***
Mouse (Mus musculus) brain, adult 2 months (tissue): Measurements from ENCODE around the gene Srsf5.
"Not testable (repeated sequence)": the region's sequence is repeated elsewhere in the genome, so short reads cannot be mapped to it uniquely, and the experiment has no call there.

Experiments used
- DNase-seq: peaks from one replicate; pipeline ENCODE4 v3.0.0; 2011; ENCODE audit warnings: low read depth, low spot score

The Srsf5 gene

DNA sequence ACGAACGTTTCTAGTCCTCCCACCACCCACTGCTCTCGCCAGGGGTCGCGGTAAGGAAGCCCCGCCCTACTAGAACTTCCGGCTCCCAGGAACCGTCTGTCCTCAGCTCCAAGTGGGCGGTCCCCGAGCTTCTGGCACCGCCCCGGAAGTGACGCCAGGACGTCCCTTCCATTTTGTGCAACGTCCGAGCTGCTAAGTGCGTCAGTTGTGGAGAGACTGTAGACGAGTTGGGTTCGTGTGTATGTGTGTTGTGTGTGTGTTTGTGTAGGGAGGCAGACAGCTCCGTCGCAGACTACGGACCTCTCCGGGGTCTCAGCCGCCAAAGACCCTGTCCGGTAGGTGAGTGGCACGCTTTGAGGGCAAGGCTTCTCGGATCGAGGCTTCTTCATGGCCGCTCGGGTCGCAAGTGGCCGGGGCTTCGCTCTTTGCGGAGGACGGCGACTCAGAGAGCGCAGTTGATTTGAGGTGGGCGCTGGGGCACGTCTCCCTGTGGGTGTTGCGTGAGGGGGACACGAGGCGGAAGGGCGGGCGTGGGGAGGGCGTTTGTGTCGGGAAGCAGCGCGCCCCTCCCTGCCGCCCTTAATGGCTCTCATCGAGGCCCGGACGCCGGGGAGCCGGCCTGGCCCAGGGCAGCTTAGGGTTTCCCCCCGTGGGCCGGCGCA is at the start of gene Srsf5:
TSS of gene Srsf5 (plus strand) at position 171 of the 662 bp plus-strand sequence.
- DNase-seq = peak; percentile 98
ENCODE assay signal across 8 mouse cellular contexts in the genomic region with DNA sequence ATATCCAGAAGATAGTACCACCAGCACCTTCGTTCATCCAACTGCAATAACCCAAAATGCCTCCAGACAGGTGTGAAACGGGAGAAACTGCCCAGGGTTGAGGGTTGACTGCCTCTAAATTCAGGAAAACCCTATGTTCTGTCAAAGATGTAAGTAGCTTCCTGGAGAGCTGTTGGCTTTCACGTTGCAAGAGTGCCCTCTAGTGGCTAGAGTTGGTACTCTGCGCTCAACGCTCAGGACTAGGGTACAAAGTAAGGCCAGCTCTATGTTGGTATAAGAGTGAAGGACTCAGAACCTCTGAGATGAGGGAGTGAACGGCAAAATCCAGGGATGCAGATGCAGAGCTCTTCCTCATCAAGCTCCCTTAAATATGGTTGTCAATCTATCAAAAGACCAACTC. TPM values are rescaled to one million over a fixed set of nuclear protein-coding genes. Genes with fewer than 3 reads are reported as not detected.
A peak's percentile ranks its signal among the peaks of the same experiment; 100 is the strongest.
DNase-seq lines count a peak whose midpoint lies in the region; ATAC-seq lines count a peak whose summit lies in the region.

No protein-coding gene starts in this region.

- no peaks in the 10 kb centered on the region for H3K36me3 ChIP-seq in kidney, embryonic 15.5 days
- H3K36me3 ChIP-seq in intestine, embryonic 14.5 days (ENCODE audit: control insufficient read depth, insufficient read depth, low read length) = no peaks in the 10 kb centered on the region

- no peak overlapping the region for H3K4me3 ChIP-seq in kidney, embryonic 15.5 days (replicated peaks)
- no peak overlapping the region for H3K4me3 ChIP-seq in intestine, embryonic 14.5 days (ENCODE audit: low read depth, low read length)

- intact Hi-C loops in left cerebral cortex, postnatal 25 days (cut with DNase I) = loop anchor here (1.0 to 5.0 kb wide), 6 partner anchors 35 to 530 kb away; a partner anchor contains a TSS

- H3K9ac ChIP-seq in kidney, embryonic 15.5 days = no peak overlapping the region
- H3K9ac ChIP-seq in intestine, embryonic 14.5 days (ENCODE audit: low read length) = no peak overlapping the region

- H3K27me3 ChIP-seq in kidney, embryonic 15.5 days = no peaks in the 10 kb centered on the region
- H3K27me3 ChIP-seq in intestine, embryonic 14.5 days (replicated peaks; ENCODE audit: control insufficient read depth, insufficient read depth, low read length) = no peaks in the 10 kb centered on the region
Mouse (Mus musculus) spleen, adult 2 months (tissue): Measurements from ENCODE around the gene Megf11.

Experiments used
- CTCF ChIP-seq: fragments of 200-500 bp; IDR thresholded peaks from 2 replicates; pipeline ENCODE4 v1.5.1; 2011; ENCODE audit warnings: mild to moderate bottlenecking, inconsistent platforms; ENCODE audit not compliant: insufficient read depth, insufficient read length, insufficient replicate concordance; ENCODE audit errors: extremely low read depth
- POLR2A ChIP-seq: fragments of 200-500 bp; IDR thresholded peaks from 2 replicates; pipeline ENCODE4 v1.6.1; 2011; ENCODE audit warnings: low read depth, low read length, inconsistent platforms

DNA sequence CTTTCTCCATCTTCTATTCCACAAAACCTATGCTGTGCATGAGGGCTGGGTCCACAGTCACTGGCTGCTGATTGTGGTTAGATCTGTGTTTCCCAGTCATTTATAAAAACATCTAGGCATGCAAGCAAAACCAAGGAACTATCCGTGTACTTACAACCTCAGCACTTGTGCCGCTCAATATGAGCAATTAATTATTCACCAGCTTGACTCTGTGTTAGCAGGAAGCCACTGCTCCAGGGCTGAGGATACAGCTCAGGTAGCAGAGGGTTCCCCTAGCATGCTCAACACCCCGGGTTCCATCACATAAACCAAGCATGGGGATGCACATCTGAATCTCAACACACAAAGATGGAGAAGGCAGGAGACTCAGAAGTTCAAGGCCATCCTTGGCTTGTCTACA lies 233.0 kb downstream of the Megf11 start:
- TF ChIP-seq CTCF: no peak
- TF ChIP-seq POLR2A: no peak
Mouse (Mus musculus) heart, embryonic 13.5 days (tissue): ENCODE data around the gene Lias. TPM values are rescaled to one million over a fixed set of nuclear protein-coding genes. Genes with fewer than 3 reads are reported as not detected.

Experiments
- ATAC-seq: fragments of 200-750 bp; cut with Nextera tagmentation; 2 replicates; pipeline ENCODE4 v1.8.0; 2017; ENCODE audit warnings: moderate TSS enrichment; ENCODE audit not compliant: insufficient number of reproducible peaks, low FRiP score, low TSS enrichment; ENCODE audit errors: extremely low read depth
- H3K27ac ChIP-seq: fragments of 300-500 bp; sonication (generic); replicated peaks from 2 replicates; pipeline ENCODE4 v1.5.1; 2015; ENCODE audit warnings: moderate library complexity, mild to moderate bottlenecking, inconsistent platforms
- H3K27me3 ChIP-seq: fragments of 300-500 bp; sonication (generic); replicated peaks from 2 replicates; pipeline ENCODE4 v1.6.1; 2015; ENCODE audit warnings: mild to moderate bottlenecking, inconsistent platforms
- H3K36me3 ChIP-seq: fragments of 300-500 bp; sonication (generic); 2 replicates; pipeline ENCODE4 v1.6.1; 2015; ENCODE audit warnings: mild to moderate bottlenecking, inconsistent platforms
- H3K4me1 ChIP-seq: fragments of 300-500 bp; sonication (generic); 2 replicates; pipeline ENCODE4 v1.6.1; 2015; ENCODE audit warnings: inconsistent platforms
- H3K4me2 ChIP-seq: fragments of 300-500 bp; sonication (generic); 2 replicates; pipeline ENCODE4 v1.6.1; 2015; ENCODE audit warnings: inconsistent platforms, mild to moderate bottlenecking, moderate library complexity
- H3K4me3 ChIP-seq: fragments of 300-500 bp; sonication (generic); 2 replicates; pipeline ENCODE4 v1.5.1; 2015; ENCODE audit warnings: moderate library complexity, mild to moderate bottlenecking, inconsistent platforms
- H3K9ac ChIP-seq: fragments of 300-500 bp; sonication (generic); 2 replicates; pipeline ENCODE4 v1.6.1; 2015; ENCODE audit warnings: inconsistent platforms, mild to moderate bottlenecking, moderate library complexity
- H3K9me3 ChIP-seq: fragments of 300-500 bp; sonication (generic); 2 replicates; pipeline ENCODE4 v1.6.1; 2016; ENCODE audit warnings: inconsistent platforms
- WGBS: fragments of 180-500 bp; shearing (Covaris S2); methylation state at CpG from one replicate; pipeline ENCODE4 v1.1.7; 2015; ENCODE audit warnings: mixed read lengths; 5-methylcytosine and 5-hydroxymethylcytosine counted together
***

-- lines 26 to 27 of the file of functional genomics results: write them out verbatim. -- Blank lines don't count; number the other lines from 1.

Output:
DNA sequence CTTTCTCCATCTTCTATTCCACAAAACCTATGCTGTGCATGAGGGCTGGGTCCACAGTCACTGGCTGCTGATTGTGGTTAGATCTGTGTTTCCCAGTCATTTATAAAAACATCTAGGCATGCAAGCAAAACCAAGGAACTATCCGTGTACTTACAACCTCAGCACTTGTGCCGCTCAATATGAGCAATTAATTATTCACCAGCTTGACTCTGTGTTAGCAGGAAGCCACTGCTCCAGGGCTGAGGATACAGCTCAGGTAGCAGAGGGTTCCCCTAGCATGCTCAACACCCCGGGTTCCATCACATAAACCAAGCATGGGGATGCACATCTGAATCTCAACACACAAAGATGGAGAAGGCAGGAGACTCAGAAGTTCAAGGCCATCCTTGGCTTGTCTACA lies 233.0 kb downstream of the Megf11 start:
- TF ChIP-seq CTCF: no peak